Constantine #6*: Consistently one of the best comics from DC or Marvel. Issue 6 is a perfect jumping on point for anyone who missed the earlier series. John takes his exorcism skills on tour through the 5 boroughs of NYC serving a realistic range of customers including party demons in Bushwick (lord knows, I’ve been there). The episode is funny with a dark foreboding at its core. Some force seems to want John to connect with that nice, hot, normal restaurant owner/chef he flirted with. John knows that everyone who gets close to him gets hurt. But being alone hurts too. Overall Rating: 9 Recommendation: Buy

Jughead #2: Tons of fun. I’m totally new to this series and I’m enjoying it immensely. Expressive, funny art from Erica Henderson is a perfect fit for Zdarsky’s jokes. Overall Rating: 8 Recommendation: Buy

Pretty Deadly #6: A whole new chapter of the story starts here. Still poetic and atmospheric the setting is shifting to the battlefields of World War 1. Rios’ art is moody and creative. It looks like no other comic on the stands and is the reason I’m giving this an Overall Rating: 8 Recommendation: Buy

Spider-Woman #1 CoverSpider-Woman #1*. I’m all for stories about pregnant superheros and super-heroes who become parents. The Danny Rand/ Misty Knight love story in Secret Wars Secret Loves was the best thing in the whole mega-event. But I don’t know why Spider-Woman is having a baby. It’s a character who has specifically said she didn’t want kids in the past. I’m not saying that pronouncements are set in stone. But I need the comic to do a better job of selling me on this. Right now it still feels like a violation of her spirit.

If Roger (aka Porcupine) is the dad I’m going to punch a wall. Heck, even if Ben Urich is (and he’s a great character who I’ve enjoyed for years) I’ll also be pissed. To be honest, I hope we never know. I like her independent dammit! Jessica Drew is one of my favorite super heroes. I never identified with her or anything, I just appreciated how shameless she was about loving her powers.

At least her clothes are realistic clothes for a grown woman. Sad that drawing that still feels like an achievement.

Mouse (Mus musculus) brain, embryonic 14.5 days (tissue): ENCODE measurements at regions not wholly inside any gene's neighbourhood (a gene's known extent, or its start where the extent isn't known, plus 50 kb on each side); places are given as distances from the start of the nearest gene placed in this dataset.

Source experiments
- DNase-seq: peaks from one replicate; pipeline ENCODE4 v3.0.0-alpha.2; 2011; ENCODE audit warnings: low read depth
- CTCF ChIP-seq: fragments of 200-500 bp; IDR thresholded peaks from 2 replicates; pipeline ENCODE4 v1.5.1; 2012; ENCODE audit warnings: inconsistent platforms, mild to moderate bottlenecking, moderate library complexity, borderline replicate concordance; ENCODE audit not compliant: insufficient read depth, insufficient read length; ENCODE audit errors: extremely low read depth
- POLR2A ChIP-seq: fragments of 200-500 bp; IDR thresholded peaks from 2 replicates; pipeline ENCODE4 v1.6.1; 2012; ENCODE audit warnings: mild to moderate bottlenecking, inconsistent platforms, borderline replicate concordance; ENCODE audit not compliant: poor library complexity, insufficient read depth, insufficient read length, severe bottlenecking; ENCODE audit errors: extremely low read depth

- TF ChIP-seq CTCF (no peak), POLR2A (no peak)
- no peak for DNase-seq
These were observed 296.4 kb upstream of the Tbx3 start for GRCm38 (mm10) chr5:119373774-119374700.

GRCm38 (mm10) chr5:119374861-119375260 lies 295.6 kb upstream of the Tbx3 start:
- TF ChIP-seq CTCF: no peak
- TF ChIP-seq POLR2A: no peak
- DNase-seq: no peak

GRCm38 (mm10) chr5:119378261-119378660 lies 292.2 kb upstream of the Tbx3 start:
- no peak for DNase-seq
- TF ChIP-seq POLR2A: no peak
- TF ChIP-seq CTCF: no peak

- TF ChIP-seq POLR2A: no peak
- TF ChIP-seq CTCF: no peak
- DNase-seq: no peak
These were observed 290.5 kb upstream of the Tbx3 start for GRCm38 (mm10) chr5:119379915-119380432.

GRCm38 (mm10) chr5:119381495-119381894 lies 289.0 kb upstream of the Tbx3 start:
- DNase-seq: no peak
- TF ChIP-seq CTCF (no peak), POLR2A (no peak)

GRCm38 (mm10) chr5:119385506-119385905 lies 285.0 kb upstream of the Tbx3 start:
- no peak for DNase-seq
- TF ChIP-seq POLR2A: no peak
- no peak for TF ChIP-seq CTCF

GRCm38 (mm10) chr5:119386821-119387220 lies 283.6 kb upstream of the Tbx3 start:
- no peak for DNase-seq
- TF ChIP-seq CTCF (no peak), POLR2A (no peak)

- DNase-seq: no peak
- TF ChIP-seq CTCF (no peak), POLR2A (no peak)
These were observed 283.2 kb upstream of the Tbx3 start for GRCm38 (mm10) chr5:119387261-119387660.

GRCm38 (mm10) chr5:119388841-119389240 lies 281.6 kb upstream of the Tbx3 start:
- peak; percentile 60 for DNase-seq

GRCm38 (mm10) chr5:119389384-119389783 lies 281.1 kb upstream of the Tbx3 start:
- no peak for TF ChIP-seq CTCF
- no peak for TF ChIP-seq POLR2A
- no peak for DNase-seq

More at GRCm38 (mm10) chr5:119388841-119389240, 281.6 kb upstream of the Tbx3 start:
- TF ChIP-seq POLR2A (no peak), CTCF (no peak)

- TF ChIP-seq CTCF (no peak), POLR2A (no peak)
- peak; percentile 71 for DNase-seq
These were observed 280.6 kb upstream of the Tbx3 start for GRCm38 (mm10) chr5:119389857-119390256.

Overall Rating: 3 but I’m willing to be convinced later. Maybe.

 

Mr H

Batman and Robin Eternal #7*: Continuing off last weeks strong showing, this issue jumps Team Robin back in the drivers seat following trails of breadcrumbs to Prague. We get a little more insight to Mother and a scene where Bruce Wayne tries to set up a meeting with her. We also get a fun interrogation team up with Jason and Tim and a fun cliffhanger. Story moved well and art was fluid. Another good showing this week.  Story: 7.5 Art: 8 Recommendation: Buy

Extraordinary X-Men #2*: Seeing the X-Men use a reconstituted Sentinel as Cerebra is pretty cool. I enjoyed the issue quite a bit. Yes it feels like business as usual with the X-Men still hated and M-Pox seems like a retread of the Legacy Virus, but this time it seems more dire. Jean throwing away a “normal” life to do the right thing only to be unappreciated was a nice touch. I am enjoying Old Man Logan’s inclusion too. So while it doesn’t feel completely “All-New” it was new enough. Ramos and Lemire are a great team. I hope they stay on the title for a while. Plus bearded Colosus is awesome. Overall Rating: 8.5  Recommendation: Buy

 


Well, there you have it, folks. The reviews we didn’t quite get a chance to write.

Please note that with some of the above comics, Graphic Policy was provided FREE copies for review. Where we purchased the comics, you’ll see an asterisk (*). If you don’t see that, you can infer the comic was a review copy. In cases where we were provided a review copy and we also purchased the comic you’ll see two asterisks (**).

Exclusive Preview: Pawn Shop

PAWN SHOP